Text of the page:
On their way home from the war the fox caught score of mice, and when they reached Simon's cottage he put them all on the stove and said to the cat, 'Now go and fetch one mouse after the other, and lay them down before your master.'
'All right,' said the cat, and did exactly as the fox told her.
When Susan saw this she said to her husband, 'Just look, here is our old cat back again, and see what a lot of mice she has caught.'
'Wonders will never cease,' cried Simon. 'I certainly never thought the old cat would ever catch another mouse.'
But Susan answered, 'There, you see, I always said our cat was a most excellent creature--but you men always think you know best.'
In the meantime the fox said to the dog, 'Our friend Simon has just killed a pig; when it gets a little darker, you must go into the courtyard and bark with all your might.'
'All right,' said the dog, and as soon as it grew dusk he began to bark loudly.
Susan, who heard him first, said to her husband, 'Our dog must have come back, for I hear him barking lustily. Do go out and see what's the matter; perhaps thieves may be stealing our sausages.'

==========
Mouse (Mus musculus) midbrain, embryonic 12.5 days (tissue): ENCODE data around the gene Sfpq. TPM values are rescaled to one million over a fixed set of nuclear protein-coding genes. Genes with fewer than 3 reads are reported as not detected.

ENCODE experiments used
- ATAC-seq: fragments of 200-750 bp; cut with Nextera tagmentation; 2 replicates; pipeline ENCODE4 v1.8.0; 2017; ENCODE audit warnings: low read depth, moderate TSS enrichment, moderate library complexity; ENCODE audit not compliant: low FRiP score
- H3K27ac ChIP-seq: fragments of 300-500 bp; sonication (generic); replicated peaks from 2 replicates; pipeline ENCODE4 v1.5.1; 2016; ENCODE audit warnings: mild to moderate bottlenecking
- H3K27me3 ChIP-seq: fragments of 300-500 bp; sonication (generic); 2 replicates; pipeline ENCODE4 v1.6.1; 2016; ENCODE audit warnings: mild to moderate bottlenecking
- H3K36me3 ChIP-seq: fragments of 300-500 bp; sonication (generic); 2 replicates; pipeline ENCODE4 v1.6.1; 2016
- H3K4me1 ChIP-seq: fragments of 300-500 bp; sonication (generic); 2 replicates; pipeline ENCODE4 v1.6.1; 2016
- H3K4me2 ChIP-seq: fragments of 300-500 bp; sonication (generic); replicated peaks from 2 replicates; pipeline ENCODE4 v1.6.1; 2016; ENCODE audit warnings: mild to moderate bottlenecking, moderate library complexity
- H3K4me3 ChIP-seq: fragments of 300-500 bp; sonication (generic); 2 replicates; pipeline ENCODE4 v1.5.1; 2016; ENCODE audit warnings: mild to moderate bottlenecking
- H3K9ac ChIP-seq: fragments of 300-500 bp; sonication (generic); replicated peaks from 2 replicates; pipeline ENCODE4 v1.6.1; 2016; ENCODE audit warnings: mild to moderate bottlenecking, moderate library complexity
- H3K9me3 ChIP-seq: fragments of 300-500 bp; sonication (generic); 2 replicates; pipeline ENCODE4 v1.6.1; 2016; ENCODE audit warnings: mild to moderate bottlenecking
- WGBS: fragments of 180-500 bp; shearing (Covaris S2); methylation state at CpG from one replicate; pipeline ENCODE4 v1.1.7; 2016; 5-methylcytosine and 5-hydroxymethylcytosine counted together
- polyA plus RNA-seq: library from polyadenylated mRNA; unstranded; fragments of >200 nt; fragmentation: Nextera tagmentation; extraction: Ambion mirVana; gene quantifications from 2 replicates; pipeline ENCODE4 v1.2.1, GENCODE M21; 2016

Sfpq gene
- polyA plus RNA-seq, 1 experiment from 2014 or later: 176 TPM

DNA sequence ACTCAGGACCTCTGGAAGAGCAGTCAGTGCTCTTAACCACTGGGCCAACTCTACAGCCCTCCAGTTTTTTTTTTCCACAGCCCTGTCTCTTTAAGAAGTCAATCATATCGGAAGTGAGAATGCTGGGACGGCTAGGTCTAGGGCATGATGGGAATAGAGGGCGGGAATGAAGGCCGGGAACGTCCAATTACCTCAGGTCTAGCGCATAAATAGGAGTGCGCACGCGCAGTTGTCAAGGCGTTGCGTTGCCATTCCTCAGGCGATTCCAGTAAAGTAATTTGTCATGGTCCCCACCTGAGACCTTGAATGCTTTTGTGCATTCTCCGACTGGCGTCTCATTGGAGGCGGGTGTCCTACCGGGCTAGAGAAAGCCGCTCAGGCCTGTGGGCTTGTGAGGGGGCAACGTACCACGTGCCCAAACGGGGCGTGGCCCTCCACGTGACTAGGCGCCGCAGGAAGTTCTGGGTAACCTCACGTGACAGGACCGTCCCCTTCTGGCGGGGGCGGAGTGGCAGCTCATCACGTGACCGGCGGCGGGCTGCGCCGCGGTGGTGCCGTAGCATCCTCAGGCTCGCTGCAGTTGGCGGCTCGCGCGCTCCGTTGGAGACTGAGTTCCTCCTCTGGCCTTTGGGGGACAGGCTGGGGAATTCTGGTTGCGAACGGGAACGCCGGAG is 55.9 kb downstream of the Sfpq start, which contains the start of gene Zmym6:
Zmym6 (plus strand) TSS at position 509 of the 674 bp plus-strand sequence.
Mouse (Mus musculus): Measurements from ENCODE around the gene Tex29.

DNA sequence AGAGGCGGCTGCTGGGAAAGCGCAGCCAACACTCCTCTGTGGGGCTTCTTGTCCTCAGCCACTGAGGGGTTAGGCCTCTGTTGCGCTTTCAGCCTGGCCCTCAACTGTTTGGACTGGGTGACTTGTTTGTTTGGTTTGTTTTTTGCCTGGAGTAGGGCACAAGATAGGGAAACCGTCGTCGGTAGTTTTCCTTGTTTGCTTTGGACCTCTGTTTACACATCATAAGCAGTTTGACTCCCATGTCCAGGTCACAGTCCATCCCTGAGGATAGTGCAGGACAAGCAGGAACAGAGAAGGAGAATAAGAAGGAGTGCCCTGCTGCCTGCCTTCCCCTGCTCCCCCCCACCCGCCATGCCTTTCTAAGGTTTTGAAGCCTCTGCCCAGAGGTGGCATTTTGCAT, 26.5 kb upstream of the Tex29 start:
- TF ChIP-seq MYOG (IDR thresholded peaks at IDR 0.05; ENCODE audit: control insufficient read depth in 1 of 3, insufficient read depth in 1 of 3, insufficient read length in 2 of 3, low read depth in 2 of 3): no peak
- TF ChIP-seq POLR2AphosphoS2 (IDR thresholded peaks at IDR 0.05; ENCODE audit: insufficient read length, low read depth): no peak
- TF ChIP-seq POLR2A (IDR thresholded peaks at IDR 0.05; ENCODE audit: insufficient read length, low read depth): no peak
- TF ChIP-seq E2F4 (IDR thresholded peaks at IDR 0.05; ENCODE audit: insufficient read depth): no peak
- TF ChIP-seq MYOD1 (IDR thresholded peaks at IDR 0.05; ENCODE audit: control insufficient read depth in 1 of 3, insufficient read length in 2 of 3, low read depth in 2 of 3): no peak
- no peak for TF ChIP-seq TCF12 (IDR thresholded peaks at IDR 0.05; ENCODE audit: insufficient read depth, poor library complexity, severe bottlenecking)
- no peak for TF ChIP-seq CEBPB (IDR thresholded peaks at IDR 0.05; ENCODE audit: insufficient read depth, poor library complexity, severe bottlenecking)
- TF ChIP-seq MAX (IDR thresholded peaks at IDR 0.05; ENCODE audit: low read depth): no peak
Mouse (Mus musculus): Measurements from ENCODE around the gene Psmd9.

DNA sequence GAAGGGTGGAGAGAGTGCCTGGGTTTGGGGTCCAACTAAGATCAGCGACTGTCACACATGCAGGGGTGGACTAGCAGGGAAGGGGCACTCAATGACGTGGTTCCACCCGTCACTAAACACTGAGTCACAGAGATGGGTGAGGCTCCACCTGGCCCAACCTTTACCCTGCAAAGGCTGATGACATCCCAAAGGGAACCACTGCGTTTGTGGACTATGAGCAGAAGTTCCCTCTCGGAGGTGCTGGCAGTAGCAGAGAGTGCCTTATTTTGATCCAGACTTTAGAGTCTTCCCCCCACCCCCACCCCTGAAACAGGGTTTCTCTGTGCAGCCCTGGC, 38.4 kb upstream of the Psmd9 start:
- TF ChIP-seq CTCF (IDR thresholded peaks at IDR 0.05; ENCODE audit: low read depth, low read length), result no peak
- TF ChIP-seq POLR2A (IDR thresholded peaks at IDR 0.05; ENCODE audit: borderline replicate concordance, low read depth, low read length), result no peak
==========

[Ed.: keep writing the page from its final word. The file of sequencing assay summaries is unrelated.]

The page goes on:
But Simon answered, 'The foolish brute is as deaf as a post and is always barking at nothing,' and he refused to get up.
The next morning Susan got up early to go to church at the neighbouring town, and she thought she would take some sausages to her aunt who lived there. But when she went to her larder, she found all the sausages gone, and a great hole in the floor. She called out to her husband, 'I was perfectly right. Thieves have been here last night, and they have not left a single sausage. Oh! if you had only got up when I asked you to!'
Then Simon scratched his head and said, 'I can't understand it at all. I certainly never believed the old dog was so quick at hearing.'
But Susan replied, 'I always told you our old dog was the best dog in the world--but as usual you thought you knew so much better. Men are the same all the world over.'
And the fox scored a point too, for he had carried away the sausages himself!
Notes: The third book from Andrew Lang's collection was first published in 1892 and contains 42 fairy tales.
Editor: Andrew Lang
Publisher: Langmans, Green, and Co., London; New York